What could better regulation of franchising look like?

One of the questions that come out of our deep dive into the area on Monday is whether there should be enhanced regulation of subcontracting and franchising, and if so what form should it take?

Jim is an Associate Editor at Wonkhe

And as such it’s worth looking at the other chunk of tertiary to see if we can draw lessons or inspiration.

As well as a series of scandals surrounding franchising in HE in the middle of the last decade, over in further education there have been a number of stories too.

Back in 2020 England’s Education and Skills Funding Agency (ESFA) ran a consultation seeking views from providers who have experience in and / or an interest in subcontracted delivery to inform its thinking about reforms to subcontracting arrangements.

In June 2020 it published its response to the consultation exercise (with further detail in March 2021) and since then it’s been implementing a series of reforms designed to strengthen ESFA’s oversight of the approach to subcontracting in the sector – all with the aim of ensuring learners receive the best possible education and training and to enable ESFA to have oversight of the use of public funds, ensuring these are spent appropriately and are providing value for money.

The big headline there is that ESFA has been seeking a significant reduction in the overall volume of subcontracted delivery in the FE sector – in 2020 all providers were asked to produce a plan to reduce the amount of subcontracting in order to meet the 25 per cent cap by the 2022 to 2023 funding year – with instructions to submit an exemption case if not possible.

That kind of cap would be a real problem for several universities if something analogous was implemented in HE.

Each provider has to have a published policy on subcontracting, and it has to include the rationale for subcontracting provision. It must enhance the quality of the learner offer, and providers are explicitly told that they must not subcontract delivery to meet short-term funding objectives.

That enhanced quality has to hit one or more of the following aims:

  • enhance the opportunities available to learners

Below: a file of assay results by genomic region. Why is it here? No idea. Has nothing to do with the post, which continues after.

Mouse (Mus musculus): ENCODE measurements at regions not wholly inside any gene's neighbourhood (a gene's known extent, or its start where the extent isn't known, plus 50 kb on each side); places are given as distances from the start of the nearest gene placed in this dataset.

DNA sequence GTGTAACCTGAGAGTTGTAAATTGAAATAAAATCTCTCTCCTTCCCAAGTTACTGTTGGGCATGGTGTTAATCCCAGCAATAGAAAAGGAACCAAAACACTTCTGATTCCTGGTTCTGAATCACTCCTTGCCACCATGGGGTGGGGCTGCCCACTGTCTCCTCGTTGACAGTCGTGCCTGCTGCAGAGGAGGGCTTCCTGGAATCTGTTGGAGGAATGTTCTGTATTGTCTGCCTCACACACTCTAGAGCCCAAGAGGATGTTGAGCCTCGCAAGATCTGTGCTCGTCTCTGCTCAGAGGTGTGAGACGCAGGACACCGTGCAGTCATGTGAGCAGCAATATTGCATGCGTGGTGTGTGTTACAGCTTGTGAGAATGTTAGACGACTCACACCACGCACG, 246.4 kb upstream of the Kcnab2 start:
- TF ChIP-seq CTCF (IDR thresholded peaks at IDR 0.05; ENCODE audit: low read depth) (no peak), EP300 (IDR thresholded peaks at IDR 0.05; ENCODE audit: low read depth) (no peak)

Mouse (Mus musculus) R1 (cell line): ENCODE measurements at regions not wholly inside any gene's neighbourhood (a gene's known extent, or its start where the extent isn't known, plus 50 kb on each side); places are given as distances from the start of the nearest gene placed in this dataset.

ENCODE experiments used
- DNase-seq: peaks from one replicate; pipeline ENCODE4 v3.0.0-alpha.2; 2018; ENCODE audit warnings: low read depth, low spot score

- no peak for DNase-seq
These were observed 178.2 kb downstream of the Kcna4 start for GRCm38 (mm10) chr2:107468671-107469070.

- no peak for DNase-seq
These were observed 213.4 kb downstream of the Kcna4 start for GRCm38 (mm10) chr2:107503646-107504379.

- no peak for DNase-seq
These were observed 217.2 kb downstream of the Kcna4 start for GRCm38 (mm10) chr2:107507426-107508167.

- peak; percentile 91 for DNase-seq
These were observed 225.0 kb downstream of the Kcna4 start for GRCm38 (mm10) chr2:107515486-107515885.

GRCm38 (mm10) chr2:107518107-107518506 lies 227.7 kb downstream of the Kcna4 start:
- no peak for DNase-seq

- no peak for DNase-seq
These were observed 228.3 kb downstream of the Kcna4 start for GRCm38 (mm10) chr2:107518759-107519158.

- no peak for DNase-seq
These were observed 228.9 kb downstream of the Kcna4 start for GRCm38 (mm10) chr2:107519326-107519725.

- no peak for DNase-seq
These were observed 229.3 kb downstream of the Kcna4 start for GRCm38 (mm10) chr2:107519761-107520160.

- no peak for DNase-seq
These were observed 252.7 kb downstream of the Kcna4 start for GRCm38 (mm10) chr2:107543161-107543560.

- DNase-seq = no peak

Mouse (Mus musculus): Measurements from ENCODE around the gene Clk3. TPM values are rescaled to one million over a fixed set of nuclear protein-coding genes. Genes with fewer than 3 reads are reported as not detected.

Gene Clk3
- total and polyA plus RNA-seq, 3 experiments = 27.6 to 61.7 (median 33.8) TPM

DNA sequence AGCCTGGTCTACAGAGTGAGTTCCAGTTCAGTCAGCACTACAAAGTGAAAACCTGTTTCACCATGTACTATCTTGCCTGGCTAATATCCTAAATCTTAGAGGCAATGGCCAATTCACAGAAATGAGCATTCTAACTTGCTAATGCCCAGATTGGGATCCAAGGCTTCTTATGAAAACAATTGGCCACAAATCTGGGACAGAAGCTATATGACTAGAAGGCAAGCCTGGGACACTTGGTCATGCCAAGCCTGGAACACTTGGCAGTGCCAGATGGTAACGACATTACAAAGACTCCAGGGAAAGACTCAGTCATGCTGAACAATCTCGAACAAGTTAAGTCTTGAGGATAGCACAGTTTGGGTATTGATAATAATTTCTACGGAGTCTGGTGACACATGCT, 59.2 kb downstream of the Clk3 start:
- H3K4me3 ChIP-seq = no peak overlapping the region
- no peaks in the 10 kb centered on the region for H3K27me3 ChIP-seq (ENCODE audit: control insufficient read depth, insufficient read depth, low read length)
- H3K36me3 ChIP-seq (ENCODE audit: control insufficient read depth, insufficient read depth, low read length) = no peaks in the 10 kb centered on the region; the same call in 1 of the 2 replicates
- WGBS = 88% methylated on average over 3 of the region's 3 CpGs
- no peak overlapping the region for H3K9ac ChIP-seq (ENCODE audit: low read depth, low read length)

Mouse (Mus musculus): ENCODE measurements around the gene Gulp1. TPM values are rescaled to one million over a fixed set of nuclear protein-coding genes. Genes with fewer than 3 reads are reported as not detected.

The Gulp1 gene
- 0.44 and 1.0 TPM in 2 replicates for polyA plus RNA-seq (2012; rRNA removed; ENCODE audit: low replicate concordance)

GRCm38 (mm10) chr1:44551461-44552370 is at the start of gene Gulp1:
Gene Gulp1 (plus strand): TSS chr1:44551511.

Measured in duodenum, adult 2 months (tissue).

• fill gaps in niche or expert provision or provide better access to training facilities
  • support better geographical access for learners
  • support an entry point for disadvantaged groups
  • support individuals who share protected characteristics, where there might otherwise be gaps

Providers also have to set out their full range of fees retained and charges that apply including:

  • funding retained for quality assurance and oversight
  • funding retained for administrative functions such as data returns
  • funding retained for mandatory training delivered to subcontractor staff by the directly funded provided
  • clawback for under delivery or other reasons
  • how the provider will determine that each cost claimed by a subcontractor is reasonable and proportionate to the delivery of their teaching or learning and how each cost contributes to delivering high quality learning

The governing body and the accounting officer (senior responsible person) must agree the policy for delivery subcontracting.

Interestingly, ESFA reserves the right to require an explanation where the funding a provider has retained as the management fee for a subcontract exceeds 20 percent of the overall contract but offers little value.

Providers are also told that they must only use subcontractors for delivery of the provision if they have staff with the knowledge, skills, and experience to successfully select subcontractors in line with the requirements of ESFA’s funding rules, contract with and actively manage those subcontractors, those charged with governance determine the subcontractors as being of high quality and low risk to public funds, and they have robust procedures in place to ensure subcontracting does not lead to the inadvertent funding of extremist organisations.

There are some quite stringent due diligence requirements to be met. Naturally, providers have to ensure any subcontractor has the financial ability to deliver the requirements of the subcontract. They’re not allowed to contract with brand new companies who are yet to submit their first statutory accounts, unless they are able to thoroughly verify the new company’s financial capability.